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From "Ed Korthof" ...@organic.com>
Subject Re: Don't know other ways (fwd)
Date Tue, 26 Nov 1996 00:12:49 GMT
I agree with Brian -- we don't want to do SGML.  I've worked some with SGML --
it's not easy to use, tools are hard to find, hard to use, and/or expensive,
and it seems unlikely that there are enough people familiar with it who are
documenting Apache for a switchover to be possible w/o lots of time and effort.

*If* we really want to maintain extra information, Brian's suggestion seems
reasonable (though I'm not very familiar with CLASSes or stylesheets, so long
as the tags contain all the structure, they'd be fine; tagged-text processing
is considerably easier than full SGML authoring; the only disadvantage is a
lack of enforcement of rules -- which we should do ourselves anyway).  With any
set of tags which indicates the relevant structure, we'd easily be able to
extract all the information SGML would allow.

Ed Korthof
ed@organic.com

On Nov 25, 10:25am, Brian Behlendorf wrote:
> Let's get our terms straight.  SGML is a document meta-language.  HTML is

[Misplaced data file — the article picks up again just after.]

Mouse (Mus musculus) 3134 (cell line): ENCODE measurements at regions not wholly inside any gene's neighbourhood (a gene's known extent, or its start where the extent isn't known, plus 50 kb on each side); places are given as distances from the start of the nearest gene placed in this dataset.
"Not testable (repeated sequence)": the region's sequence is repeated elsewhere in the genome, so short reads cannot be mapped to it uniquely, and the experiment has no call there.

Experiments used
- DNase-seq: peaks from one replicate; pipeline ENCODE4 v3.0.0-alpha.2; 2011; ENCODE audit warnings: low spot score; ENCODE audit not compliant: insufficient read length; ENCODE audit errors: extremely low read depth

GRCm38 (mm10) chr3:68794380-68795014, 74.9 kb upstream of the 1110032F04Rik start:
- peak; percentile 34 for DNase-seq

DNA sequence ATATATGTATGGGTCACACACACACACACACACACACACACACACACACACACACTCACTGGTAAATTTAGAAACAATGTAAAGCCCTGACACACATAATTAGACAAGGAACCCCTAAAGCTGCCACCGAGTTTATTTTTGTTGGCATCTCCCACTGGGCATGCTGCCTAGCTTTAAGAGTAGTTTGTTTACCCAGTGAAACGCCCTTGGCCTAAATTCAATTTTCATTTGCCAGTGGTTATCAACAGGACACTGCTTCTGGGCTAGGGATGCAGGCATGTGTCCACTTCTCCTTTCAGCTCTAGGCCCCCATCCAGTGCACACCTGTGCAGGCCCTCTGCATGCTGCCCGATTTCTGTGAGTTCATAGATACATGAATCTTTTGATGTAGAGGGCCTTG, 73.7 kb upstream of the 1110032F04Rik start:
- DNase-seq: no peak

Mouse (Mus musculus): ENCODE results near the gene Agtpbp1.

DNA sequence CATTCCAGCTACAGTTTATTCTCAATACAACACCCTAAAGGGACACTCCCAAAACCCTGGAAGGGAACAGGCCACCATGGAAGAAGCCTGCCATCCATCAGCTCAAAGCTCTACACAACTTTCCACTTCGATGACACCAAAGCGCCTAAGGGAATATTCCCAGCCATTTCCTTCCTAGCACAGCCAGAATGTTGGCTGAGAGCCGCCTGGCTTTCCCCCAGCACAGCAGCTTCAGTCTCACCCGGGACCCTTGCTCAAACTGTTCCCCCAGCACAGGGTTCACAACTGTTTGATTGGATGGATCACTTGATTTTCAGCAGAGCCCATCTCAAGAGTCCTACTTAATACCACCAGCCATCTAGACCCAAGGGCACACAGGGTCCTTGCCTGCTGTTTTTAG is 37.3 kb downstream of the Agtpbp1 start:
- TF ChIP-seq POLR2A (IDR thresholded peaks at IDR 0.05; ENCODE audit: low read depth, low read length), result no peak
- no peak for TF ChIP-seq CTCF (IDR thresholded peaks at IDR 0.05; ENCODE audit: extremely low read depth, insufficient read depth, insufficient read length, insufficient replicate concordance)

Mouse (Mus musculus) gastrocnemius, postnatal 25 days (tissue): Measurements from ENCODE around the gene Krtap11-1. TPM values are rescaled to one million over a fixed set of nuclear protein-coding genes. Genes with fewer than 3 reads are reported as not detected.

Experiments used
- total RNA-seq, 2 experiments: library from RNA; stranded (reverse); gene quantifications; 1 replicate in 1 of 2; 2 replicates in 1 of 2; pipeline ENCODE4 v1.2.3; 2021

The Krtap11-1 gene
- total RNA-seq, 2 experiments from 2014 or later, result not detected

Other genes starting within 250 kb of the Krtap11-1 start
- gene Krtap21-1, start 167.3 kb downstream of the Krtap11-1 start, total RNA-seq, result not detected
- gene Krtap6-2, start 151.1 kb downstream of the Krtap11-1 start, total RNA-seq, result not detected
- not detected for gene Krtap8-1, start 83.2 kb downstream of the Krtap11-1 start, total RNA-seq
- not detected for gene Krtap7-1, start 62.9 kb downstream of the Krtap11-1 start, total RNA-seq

> defined in a Document Type Definition, written in SGML.  Documents are not
"in
> SGML format", they are in a document language described by an SGML DTD. By
> definition, HTML is an "SGML format".  So, I'm confused - are you saying we
> should create our own DTD, and author within that?  I don't see significant
> value of that over using a well-defined subset of HTML 2.0 or 3.2 (i.e.
> avoiding <FONT>, etc).  If there's a need for richer semantics, we could use
> CLASSes on tags, and then apply style sheets to those classes.  The costs in
my
> opinion of switching to our own DTD would be in reduced access (those who
edit
> and view the source docs must use SGML tools), having to decide upon a new
DTD
> (a political/engineering process), and we'd still have to define how the new
> DTD maps to PS, LaTex, etc.  All that work has been done for us with HTML.
>
> 	Brian

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